I would like to personally invite you to come meet our goats and see their living space so you can personally assess the situation and get a firsthand look at how simple, easy, humane and clean backyard city goats can be. In compliance with the letter I received from the city, we will be moving our goats to a friend’s house in the country later this week, so please do respond ASAP if you would like to meet our goats Idee and Eos.
For a little bit more about me and my goats: My goats are my pets, my hobby and my two daughters greatest source of nutrition (I use the goat milk – which is gentle on young stomachs and non-allergenic – to make organic baby formula).
I initially obtained my goats to provide milk for my daughters since I cannot produce breast milk, my breast tissue was removed as a teenager. I was born with a congenital abnormality called tuberous breasts hypoplasia. The condition alone affects the ability of women to breastfeed because the milk glands usually do not develop enough to produce breast milk. After finding various (thankfully noncancerous) lumps in my breasts as a teenager, my doctor decided to remove them, and in the process perform reconstructive plastic surgery. I ended up receiving a partial mastectomy, which removed my milk glands and damaged the nerves around my areola – sealing the deal that I would never be able to produce breast milk and breastfeed in the future.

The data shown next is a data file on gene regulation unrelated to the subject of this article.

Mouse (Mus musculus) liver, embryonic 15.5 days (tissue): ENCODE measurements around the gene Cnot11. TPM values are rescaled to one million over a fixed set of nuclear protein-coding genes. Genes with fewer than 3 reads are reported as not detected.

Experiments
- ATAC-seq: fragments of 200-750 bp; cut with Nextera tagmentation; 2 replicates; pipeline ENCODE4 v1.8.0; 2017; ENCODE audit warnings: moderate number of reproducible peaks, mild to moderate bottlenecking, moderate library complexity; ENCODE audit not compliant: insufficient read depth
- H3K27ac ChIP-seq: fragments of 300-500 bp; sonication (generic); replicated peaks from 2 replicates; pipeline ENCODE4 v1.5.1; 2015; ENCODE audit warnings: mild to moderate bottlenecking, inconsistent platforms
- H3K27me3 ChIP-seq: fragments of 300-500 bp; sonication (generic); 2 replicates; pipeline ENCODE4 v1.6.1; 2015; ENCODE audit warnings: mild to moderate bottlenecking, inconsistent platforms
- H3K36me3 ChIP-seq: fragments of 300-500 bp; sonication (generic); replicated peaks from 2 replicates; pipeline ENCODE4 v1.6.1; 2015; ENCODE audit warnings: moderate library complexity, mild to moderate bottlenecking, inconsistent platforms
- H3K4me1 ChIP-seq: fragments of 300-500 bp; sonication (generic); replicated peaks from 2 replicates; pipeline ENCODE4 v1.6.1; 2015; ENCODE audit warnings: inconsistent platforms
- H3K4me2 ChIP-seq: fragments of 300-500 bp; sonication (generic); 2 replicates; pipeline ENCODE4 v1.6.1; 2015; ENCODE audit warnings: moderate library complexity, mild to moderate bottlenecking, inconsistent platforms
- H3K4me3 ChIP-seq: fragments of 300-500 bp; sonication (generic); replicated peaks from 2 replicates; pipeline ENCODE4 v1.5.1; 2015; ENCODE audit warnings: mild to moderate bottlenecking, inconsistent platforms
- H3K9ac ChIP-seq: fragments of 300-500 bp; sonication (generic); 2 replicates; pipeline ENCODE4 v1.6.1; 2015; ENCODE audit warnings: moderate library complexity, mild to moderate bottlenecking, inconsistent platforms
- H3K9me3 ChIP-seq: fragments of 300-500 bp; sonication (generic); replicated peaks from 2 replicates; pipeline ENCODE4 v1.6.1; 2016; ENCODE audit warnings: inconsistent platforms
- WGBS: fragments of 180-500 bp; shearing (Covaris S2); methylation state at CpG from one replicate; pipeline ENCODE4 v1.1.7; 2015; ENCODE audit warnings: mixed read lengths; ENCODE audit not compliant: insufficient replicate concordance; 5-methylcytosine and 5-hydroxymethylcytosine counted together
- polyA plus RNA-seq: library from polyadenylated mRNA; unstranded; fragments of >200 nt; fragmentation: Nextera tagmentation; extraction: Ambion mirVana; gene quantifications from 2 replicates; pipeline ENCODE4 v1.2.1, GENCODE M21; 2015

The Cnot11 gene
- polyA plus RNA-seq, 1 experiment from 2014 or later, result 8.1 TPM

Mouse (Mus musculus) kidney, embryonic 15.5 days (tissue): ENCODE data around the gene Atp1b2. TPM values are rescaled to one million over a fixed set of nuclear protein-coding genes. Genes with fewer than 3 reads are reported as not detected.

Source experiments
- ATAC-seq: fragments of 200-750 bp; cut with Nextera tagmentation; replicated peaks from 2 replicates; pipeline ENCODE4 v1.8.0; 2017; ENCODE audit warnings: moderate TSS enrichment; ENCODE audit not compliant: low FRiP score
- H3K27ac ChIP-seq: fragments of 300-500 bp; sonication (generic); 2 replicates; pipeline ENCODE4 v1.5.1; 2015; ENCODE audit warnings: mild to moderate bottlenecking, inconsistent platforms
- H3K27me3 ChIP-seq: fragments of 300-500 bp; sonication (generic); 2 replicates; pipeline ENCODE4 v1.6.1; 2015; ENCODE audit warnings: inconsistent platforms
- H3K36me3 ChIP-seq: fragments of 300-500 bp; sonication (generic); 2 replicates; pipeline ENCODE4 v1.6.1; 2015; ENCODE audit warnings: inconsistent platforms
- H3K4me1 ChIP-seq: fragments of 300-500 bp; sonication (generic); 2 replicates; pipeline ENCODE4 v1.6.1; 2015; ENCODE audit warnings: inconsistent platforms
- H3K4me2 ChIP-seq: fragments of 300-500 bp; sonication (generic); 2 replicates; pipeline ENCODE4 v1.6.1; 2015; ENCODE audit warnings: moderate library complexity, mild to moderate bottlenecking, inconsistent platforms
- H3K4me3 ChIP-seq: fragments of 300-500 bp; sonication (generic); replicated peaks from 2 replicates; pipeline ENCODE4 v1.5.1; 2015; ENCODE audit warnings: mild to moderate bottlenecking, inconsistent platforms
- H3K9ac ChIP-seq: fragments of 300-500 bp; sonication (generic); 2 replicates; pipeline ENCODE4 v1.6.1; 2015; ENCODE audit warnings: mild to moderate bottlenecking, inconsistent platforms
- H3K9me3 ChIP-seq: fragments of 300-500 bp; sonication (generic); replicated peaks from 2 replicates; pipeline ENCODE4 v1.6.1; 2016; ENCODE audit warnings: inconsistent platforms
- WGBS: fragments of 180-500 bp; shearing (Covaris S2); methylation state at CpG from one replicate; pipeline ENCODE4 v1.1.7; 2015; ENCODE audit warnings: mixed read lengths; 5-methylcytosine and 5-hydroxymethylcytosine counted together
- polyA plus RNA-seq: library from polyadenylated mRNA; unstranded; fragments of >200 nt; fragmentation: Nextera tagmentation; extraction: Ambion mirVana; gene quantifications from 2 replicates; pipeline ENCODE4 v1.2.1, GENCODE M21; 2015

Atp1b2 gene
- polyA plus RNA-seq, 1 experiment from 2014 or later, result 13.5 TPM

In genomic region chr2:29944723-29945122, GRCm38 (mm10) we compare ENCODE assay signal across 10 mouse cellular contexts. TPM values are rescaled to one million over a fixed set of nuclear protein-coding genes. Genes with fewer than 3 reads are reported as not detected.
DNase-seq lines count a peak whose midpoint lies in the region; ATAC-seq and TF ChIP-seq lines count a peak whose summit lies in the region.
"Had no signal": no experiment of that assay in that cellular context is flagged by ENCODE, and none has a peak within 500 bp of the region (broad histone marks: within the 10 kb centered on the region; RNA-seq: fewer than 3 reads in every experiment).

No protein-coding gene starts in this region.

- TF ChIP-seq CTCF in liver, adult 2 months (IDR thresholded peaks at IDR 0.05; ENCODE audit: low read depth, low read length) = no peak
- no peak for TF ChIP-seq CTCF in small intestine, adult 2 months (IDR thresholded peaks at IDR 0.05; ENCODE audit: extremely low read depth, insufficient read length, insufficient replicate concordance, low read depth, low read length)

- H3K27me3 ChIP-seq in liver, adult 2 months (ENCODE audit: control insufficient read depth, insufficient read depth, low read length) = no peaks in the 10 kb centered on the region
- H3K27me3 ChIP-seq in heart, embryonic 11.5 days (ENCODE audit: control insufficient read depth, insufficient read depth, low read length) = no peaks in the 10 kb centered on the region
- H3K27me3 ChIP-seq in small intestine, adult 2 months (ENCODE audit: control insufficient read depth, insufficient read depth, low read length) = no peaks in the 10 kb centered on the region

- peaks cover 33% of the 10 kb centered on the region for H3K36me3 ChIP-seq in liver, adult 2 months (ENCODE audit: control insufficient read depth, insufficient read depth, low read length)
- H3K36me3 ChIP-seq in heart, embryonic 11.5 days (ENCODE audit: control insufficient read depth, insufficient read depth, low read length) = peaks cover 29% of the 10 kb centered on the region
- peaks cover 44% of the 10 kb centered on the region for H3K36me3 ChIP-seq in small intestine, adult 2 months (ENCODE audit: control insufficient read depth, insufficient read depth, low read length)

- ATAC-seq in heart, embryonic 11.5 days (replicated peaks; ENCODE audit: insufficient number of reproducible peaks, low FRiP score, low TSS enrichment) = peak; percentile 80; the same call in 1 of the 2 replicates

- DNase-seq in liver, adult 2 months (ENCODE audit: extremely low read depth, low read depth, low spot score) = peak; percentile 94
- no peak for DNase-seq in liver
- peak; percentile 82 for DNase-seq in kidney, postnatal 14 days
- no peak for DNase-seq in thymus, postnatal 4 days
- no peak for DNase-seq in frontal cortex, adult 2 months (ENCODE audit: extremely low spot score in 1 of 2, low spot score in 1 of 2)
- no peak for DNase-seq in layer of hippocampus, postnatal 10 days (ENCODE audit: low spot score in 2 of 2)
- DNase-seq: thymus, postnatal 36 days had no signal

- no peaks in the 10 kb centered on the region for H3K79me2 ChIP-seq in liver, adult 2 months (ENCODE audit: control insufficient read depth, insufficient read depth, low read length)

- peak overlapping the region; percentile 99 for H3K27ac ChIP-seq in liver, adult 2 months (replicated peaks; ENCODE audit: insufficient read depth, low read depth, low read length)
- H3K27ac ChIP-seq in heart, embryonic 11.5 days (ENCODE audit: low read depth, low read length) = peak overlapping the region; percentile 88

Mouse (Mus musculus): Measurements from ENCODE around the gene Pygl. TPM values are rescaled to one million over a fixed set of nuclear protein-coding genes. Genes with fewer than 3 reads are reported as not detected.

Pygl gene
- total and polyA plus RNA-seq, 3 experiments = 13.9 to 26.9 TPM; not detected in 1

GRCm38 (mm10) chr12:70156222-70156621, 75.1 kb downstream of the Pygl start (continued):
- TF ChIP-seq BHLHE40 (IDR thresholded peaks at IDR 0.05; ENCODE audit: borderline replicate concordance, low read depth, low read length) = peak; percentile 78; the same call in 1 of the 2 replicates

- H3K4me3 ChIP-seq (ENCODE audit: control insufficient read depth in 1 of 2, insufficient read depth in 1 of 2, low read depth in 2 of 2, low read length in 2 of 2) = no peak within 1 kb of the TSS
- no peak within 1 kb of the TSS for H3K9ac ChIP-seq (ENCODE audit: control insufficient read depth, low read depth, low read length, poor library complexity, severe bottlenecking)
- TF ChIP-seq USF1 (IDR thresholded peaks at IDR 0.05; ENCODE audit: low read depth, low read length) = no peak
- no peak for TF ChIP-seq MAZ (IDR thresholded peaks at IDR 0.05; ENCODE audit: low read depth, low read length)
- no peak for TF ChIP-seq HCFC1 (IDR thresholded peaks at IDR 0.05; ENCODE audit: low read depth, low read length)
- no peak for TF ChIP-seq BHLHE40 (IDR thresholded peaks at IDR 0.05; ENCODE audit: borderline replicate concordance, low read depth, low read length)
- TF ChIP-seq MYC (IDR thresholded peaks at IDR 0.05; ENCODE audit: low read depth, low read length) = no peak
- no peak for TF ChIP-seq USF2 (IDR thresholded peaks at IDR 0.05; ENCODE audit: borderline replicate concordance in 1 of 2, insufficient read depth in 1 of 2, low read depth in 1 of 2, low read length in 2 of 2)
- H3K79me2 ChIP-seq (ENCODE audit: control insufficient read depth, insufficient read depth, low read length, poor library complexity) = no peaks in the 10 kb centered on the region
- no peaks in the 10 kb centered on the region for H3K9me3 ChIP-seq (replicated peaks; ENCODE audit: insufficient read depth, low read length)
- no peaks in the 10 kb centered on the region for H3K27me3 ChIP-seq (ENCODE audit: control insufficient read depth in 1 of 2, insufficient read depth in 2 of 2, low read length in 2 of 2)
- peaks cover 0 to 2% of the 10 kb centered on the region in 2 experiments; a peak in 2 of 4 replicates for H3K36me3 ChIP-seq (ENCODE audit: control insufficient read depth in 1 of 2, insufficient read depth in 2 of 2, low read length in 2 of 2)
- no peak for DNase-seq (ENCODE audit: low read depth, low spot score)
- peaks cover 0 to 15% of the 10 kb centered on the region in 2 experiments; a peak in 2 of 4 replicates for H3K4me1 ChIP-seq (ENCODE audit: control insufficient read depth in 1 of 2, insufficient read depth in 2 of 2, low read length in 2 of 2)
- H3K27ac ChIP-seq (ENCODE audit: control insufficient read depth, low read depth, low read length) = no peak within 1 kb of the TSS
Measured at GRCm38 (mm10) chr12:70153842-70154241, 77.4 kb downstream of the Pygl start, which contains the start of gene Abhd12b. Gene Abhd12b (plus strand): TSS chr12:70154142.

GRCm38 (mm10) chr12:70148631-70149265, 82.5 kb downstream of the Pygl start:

With the cost of goat milk being exceptionally prohibitive, and no organic goat milk options in the Central Valley, I use the goat milk to make baby formula for my 2 month old and 19 month old daughters. This is partially why this issue is dear to me.. it goes beyond a right to own pets.
In conclusion, many cities and counties nationwide and in California in particular, are changing their laws and ordinances regarding discrimination against miniature goats, and adopting a more fair and empowering stance for self-sufficient city dwellers. I encourage you to take a look at this article of how Seattle repealed their prohibition on miniature goats:
I hope to hear from you soon.